Tonight I hate post-modernism more than usual. A quote:
“Well, you have the right to your opinion but you don’t have the right to force it on me. So we’ll just have to agree to disagree.”
There is nothing wrong with the quote itself — nothing at all. Civil people sometimes have no choice but to be quiet and change the subject, and the ability to do so respectfully is something to be admired. The problem lies just behind the words. With the most heated topics, we pretend that we can agree to disagree and both of us can go on being right. It’s not that we both think we’re right. It’s not that we both feel we’re right. We just are, both of us, with our completely different positions.
I have written about relativism before, and I find it an infuriating topic, so I had hoped one attempt would get it out of my system. Maybe it did for awhile, but the post-modern mindset is so prevalent at school that the frequent barrages are more than my slim patience will stomach in silence. Not everyone is right. If two people hold two different stances on a moral issue, one of them is holding the wrong one.
So harsh! Even as I type it I hear my professors and my peers telling me how narrowminded that is. This is why I sit in class quietly crushing my pen. Either right is right and wrong is wrong, or there is no reason to ever discuss anything. We beam about tolerance and exhort one another to consider varying views, but if no one is right, who gives a damn?
But everyone is right, you might say. Each of us must choose how we will perceive the world and find the truth from an individualistic angle. Nope. Sorry. You can accept that, with any given topic, there will be some people who are right and other people who are wrong, or you can forget about debate. Everyone is entitled to their own opinion, but not everyone is entitled to being correct. Logic simply won’t allow it.
Why am I so cranky? In class this evening we talked about abortion. The quote above comes from a recorded radio interview with a Canadian doctor who performs abortions. After listening to several minutes of a call-in from a Canadian mother who half-reasonably expressed her opinions, and several minutes of the doctor expressing his own, we discussed our reactions to the conversation. The mother was not 100% collected or prepared, but made several good points. The doctor, meanwhile, repeated several variations of the quote above (“You have no right to push your beliefs on others,” etc.) and mixed in a tangent about how aborted fetuses, like sperm and unfertilized eggs, are merely potential life.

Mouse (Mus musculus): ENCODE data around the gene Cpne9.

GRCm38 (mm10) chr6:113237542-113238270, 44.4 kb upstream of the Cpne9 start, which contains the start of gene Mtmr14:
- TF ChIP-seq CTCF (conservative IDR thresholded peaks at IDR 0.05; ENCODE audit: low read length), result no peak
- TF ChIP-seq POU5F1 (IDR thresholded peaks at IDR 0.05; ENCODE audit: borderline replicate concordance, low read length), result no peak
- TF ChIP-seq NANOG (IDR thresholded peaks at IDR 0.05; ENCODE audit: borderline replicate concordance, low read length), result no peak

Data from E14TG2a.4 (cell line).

I probably could have shrugged it off, and come home, and watched football, except that one of the students in class pointed out how “interesting” the point about wasted sperm and eggs was. No. No, you can’t connect the potential for life with LIFE. This Canadian doctor puts the capital ‘Q’ in ‘Quack,’ and one of the 20 people in class agrees with him enough to share it with the rest of us. An 8-week old fetus, with brainwaves and a pulse, is not logically or legally similar to an unfertilized egg or sperm.
Discuss. Debate. If needed, agree to disagree. But once you start blurring fact and opinion, either you can take two steps back or you can march onward into irrelevance. We talked for an hour about a woman’s right to her body, flaws in the adoption system, the injustice of teenage girls being forced to follow through with unwanted pregnancies… and never once wandered near the elephant in the middle of the room. It’s completely unbelievable how deep we will reach to justify people avoiding responsibility for their actions.
I could barrel on for five more paragraphs, but the bottom line? A woman’s right to choose, the reproductive freedom we hear about; she practices those when she decides whether or not to have sex. Exception cases – the mother’s safety, rape, incest – are the only issues that should be in contention when it comes to abortion. Mistakes can have horrible consequences, but a society which erases inconvenient lives under the guise of humanitarianism is one in desperate need of getting its priorities straight.